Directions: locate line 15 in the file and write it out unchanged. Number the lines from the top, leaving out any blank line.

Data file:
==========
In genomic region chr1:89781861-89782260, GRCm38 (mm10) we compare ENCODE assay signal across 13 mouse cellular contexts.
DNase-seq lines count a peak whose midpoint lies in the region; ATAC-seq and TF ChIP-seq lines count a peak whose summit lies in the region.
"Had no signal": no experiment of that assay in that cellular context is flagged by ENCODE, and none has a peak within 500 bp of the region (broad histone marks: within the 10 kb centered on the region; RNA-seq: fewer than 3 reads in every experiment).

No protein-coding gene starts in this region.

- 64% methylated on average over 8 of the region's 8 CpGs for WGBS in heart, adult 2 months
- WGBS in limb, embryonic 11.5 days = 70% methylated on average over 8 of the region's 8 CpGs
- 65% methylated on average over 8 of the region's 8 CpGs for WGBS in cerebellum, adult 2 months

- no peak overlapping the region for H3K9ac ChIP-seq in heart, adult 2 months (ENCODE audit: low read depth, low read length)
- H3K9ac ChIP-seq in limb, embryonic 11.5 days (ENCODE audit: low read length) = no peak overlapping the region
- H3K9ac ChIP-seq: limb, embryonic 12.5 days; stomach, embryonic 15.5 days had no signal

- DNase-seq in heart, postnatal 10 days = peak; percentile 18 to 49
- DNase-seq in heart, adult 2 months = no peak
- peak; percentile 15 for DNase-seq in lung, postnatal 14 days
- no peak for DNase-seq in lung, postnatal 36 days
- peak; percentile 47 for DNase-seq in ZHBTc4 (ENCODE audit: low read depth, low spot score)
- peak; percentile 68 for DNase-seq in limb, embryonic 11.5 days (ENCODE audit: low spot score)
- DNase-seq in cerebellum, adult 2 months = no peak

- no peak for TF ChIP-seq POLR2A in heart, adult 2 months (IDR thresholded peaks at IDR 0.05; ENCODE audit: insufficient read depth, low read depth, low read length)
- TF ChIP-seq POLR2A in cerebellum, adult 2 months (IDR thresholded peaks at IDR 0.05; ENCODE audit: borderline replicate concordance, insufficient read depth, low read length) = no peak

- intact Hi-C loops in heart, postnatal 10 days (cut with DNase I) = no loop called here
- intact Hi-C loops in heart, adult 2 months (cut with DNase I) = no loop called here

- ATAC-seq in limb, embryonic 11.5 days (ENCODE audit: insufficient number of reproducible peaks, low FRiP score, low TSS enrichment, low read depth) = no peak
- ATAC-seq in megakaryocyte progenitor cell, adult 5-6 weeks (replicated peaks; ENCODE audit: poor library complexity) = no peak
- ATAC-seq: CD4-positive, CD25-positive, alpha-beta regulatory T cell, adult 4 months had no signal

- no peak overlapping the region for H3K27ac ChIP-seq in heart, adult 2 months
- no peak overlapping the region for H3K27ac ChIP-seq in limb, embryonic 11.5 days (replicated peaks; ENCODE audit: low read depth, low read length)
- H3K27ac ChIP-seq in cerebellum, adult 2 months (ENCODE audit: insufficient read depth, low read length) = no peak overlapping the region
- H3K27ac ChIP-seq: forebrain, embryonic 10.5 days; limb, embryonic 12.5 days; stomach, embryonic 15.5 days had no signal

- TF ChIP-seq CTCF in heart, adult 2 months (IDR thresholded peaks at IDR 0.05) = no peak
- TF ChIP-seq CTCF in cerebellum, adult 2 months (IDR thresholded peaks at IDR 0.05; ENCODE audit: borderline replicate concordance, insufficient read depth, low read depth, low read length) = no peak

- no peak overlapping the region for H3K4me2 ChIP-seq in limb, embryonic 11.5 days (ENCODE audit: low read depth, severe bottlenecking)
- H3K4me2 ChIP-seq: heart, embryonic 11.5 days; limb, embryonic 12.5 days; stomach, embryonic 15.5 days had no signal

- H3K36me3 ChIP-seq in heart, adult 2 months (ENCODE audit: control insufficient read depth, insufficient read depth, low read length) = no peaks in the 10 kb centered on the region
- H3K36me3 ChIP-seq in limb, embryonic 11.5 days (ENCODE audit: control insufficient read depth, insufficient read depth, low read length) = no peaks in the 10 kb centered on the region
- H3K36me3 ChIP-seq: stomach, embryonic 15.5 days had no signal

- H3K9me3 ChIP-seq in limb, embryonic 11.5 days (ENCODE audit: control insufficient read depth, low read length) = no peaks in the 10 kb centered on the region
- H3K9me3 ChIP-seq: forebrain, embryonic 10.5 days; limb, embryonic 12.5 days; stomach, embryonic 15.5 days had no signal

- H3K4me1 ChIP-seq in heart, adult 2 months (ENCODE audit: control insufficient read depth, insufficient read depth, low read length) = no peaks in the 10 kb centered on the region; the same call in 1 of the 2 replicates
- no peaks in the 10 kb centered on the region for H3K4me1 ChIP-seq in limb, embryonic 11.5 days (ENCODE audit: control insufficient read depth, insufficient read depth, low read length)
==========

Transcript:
- peak; percentile 47 for DNase-seq in ZHBTc4 (ENCODE audit: low read depth, low spot score)